PAM OF BABYLON by Suzanne Jenkins

PAM OF BABYLON

KIRKUS REVIEW

An intriguing first novel that revolves around a husband’s death and hidden secrets.

Pam Smith lives an apparently charmed life as a well-to-do Babylon, N.Y., homemaker in a large house by the water. In her 50s with her children grown, Pam is happy with her exemplary husband Jack. After he has a heart attack on the subway, however, the protagonist finds out more than she ever wanted to know about Jack. She uncovers a weapon in his desk, his extramarital affair, his mistress’ potential pregnancy and his possible abuse of her younger sister Marie, who comes to visit every weekend. Bordering on preposterous but consistently interesting, this psychological novel contains some mystery and moves along quickly for a non-thriller. While Pam is the novel’s protagonist, Jack’s mistress Sandra and Marie also play key roles. The three women all feel betrayed by Jack, and the plot focuses on their reactions to his deception. Pam, though, feels drawn to Sandra in empathy while Marie is angry and jealous. The women develop an odd bond, and Pam even invites the other two women for a weekend to relax at the beach house in Babylon—a hostess gesture that seems a bit extreme. The novel also focuses on Jack and Pam’s mothers, the latter of whom is having a hard time living alone in Brooklyn—Pam, of course, brings her to Babylon, too. Jenkins is skilled in her presentation of the characters’ inner thoughts, particularly at Jack’s funeral, where Pam’s emotions are decidedly mixed as various facts about her late spouse come to light. While the novel is convincing during moments between the main female characters, the plotline strains from narrative overload as extortion and issues of parentage come into play. Themes of sisterhood and abuse run through the book, and the three women shift between rivalry and friendship before becoming empowered by Jack’s demise.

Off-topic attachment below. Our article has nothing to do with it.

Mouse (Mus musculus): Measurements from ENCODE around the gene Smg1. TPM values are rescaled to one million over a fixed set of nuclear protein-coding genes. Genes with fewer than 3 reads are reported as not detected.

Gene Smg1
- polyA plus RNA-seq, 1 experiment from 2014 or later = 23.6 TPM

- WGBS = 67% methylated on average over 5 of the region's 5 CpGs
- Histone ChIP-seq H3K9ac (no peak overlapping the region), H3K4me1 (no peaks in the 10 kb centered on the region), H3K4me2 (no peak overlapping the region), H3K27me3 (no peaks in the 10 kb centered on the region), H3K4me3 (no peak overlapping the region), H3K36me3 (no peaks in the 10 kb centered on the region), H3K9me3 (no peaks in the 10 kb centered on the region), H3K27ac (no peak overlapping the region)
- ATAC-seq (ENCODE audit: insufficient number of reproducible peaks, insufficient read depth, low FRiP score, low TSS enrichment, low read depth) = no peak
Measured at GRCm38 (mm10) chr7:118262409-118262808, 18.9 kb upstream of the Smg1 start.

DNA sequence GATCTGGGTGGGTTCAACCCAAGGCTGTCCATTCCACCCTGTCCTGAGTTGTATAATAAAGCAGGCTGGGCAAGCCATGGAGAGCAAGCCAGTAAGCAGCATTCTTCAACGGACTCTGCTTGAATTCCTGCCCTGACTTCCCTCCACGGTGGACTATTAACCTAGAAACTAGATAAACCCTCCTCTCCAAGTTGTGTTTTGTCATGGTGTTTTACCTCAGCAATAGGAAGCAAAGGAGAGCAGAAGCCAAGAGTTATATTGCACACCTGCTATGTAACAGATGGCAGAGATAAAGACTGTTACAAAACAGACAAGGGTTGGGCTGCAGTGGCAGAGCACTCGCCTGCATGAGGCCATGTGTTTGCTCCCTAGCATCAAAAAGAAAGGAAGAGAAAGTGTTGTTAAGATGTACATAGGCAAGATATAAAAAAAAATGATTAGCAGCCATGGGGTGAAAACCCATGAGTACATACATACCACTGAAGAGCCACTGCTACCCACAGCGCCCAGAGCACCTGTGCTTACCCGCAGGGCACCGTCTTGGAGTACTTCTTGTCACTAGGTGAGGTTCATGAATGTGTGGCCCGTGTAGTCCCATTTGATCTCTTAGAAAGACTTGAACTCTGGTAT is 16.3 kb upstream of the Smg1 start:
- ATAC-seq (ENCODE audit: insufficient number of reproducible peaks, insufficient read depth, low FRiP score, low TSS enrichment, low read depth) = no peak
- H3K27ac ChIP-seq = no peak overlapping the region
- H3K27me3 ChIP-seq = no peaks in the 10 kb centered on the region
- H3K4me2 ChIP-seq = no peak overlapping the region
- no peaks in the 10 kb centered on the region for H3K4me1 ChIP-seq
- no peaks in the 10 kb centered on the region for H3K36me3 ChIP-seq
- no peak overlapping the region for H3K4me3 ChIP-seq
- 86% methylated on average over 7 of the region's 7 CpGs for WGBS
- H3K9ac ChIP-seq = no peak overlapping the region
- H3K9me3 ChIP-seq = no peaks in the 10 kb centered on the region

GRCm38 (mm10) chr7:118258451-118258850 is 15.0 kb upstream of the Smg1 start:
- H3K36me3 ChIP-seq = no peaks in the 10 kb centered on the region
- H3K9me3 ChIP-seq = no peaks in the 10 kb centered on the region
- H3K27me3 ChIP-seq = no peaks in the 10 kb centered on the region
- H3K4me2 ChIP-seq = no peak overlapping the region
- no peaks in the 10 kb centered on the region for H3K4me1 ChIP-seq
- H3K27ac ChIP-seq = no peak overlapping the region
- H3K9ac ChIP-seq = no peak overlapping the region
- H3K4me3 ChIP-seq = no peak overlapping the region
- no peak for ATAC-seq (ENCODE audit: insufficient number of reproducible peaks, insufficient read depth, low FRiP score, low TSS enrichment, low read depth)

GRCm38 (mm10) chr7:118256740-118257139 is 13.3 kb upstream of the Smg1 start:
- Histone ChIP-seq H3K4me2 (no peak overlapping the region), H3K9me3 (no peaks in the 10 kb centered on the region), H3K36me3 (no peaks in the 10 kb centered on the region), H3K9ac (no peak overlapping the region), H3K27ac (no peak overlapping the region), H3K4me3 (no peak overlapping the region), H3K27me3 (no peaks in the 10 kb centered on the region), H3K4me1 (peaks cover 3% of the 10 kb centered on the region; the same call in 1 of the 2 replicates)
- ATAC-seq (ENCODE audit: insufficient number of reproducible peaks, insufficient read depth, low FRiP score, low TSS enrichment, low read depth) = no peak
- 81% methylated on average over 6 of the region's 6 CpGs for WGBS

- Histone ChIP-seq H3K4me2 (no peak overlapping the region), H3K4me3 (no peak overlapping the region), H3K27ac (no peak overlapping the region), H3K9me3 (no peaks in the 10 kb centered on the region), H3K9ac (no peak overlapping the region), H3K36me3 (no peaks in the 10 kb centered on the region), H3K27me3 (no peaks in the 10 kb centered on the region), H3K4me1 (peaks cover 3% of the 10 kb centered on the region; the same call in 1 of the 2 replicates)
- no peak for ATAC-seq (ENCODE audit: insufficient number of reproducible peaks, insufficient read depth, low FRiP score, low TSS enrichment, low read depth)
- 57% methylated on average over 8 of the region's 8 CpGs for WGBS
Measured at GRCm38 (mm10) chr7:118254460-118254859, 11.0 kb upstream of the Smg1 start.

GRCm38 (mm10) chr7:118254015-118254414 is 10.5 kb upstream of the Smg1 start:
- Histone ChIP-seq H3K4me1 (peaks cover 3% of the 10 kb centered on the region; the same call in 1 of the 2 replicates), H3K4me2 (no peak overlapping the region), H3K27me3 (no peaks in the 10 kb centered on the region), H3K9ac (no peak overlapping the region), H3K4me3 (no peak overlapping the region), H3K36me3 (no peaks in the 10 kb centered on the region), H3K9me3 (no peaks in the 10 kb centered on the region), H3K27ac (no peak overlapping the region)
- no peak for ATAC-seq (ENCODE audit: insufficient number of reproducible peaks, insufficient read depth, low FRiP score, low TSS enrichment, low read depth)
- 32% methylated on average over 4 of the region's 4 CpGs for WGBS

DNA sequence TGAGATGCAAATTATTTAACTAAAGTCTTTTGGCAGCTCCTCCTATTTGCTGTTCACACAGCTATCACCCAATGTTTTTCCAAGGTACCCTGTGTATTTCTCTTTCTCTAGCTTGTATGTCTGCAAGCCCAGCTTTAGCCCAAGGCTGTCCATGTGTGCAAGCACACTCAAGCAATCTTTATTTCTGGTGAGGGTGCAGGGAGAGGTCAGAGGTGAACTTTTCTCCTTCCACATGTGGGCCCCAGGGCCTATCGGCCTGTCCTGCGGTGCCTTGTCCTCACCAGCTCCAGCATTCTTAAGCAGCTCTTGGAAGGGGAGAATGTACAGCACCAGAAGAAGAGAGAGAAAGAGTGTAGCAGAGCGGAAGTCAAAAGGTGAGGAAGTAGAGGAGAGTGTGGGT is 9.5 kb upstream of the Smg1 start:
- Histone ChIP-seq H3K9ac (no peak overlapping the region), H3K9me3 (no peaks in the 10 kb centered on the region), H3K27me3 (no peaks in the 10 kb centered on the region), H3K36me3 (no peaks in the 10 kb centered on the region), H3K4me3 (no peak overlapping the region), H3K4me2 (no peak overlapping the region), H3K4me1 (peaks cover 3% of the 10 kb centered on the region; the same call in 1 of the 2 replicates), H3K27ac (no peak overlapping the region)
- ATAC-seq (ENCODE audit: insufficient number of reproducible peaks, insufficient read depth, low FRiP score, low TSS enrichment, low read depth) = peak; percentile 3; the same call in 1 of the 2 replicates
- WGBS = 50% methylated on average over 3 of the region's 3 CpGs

Women’s fiction with a touch of noir.

Pub Date: July 14th, 2011
ISBN: 978-1461135920
Page count: 330pp
Publisher: CreateSpace
Program: Kirkus Indie
Review Posted Online:
Kirkus Reviews Issue: Sept. 1st, 2011




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